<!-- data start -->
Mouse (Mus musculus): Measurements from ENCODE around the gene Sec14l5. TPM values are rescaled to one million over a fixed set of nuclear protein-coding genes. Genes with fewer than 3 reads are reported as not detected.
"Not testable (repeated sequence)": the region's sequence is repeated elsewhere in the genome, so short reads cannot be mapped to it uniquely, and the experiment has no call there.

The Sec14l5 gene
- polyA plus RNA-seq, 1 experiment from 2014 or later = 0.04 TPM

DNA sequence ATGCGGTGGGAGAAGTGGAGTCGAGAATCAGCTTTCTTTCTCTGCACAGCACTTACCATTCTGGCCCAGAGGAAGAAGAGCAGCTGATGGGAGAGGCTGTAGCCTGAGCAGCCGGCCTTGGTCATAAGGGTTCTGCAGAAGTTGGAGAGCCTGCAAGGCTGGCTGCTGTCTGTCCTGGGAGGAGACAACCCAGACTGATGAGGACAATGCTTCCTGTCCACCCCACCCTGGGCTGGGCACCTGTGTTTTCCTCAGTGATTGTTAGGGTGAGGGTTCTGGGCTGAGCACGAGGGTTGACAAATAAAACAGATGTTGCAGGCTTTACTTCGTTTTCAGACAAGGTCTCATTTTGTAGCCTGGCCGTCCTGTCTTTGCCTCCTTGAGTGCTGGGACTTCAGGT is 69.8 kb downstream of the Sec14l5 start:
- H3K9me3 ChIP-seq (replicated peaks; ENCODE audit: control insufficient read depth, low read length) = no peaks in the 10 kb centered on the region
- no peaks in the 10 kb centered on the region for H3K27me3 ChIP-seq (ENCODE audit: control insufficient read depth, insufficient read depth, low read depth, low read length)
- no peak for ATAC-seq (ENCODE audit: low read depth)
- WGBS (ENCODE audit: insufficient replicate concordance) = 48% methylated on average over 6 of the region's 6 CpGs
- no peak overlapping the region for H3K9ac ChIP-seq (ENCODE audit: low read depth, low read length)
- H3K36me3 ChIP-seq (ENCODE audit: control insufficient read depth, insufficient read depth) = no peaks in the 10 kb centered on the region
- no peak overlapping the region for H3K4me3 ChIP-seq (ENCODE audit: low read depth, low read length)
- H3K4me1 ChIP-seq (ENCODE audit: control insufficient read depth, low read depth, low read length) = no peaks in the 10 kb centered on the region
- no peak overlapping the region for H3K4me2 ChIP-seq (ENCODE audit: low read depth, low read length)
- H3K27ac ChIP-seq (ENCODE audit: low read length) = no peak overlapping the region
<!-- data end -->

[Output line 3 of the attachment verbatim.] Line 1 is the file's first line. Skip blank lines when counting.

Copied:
The Sec14l5 gene